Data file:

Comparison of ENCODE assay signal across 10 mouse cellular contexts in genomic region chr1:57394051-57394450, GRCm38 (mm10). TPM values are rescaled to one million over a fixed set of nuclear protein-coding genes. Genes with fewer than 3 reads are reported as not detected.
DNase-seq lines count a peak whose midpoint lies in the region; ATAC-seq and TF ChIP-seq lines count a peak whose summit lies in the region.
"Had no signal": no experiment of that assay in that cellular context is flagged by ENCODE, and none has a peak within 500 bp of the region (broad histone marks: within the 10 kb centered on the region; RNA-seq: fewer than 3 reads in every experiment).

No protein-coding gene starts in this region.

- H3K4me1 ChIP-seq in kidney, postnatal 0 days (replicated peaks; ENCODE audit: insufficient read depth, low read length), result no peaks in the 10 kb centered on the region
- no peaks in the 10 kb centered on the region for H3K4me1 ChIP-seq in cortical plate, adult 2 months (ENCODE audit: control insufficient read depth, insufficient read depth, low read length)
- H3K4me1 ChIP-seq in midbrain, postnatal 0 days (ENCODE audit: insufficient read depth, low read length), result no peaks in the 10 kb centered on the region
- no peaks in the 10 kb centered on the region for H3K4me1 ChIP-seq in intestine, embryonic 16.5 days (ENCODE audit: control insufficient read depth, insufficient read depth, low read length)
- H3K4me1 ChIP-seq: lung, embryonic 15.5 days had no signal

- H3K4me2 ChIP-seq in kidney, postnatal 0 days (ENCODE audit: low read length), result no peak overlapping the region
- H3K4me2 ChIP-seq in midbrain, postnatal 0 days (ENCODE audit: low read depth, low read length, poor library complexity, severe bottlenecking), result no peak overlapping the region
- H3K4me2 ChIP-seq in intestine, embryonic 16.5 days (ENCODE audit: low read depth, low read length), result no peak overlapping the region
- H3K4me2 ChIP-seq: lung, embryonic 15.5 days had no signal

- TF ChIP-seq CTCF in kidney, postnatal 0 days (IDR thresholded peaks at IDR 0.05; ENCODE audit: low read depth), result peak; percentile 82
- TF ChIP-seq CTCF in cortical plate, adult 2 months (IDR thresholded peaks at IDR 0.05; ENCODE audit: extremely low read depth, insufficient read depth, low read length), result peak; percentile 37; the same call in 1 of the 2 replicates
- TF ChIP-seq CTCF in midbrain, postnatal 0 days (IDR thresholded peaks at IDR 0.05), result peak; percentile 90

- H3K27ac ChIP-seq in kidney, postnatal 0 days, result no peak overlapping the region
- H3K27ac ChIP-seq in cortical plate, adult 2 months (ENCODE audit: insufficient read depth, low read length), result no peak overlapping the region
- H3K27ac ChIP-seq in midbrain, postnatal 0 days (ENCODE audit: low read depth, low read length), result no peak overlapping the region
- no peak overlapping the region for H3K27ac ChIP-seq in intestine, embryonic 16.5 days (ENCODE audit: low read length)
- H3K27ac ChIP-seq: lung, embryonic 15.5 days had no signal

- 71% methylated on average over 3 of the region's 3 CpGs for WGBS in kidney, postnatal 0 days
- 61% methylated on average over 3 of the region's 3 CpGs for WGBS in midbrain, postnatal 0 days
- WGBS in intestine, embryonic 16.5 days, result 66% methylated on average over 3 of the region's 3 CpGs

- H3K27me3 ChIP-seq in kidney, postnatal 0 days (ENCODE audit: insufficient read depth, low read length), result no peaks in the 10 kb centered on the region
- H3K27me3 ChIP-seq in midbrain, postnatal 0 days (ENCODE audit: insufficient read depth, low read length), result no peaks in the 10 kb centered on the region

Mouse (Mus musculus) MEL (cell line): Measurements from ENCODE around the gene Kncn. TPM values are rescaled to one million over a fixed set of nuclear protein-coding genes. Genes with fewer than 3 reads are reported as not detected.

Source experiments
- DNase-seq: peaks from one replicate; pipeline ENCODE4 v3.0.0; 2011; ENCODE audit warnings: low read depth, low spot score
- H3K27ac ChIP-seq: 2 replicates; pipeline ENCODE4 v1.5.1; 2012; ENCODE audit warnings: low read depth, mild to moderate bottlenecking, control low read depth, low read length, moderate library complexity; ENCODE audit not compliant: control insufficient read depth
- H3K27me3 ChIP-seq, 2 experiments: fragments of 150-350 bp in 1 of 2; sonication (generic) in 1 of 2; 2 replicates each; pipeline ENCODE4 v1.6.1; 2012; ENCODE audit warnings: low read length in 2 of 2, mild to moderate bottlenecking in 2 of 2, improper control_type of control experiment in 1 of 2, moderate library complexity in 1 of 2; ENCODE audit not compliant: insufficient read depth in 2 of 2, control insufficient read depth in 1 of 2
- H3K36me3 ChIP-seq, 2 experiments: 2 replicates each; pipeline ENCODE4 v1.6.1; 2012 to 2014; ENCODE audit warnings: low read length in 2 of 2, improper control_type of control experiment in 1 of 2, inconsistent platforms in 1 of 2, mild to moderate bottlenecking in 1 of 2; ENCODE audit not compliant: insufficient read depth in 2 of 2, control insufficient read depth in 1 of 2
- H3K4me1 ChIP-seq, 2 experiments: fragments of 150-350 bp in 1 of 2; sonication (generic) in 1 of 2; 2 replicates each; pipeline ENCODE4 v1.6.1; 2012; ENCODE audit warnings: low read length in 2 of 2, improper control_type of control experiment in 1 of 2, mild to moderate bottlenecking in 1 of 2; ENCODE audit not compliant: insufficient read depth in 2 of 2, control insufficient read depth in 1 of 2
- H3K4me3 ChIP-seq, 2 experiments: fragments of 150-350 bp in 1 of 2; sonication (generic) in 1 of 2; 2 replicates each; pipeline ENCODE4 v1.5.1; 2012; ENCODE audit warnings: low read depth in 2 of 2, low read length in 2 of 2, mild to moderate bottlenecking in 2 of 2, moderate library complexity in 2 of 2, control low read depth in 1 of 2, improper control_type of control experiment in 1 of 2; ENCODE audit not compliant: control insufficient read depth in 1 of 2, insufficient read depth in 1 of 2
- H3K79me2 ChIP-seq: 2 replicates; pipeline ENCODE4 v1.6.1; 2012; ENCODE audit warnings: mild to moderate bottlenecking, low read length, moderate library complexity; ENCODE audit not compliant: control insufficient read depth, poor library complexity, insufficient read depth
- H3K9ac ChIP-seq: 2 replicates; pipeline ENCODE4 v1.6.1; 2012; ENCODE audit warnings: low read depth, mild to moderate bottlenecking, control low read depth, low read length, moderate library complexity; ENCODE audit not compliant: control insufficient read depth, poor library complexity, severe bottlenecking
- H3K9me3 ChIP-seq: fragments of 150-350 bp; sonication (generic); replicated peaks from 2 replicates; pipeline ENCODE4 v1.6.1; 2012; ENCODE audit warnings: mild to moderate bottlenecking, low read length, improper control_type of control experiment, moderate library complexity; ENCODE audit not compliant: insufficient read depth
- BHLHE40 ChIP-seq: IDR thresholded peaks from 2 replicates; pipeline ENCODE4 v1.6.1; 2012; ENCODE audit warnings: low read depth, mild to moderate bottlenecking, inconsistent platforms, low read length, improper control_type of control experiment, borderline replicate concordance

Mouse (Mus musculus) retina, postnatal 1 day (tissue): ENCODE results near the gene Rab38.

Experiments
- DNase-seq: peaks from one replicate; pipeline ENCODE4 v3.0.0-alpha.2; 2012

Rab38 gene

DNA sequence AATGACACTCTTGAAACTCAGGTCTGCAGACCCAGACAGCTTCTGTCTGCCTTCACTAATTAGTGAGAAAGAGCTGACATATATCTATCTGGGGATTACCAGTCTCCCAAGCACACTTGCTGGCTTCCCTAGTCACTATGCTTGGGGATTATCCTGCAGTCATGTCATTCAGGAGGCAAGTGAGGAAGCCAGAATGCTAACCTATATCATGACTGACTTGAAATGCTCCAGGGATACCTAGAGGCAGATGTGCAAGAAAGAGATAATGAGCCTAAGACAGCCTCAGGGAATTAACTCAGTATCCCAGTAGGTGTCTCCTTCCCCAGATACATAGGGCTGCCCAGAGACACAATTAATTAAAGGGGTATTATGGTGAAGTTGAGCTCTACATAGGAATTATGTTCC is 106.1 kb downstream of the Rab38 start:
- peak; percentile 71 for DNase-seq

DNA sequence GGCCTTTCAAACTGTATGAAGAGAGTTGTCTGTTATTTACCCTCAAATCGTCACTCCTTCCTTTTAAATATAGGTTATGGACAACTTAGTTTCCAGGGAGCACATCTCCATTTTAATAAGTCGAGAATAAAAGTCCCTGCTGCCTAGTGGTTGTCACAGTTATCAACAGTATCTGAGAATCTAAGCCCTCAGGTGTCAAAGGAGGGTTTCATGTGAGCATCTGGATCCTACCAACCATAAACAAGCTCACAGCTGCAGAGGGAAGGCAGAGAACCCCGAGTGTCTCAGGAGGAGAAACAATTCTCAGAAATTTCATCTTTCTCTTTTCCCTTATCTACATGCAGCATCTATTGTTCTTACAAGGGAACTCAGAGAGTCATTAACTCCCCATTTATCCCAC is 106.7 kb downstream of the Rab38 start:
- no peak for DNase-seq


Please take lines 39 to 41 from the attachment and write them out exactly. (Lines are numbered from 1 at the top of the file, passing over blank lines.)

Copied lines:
Mouse (Mus musculus) retina, postnatal 1 day (tissue): ENCODE results near the gene Rab38.

Experiments
- DNase-seq: peaks from one replicate; pipeline ENCODE4 v3.0.0-alpha.2; 2012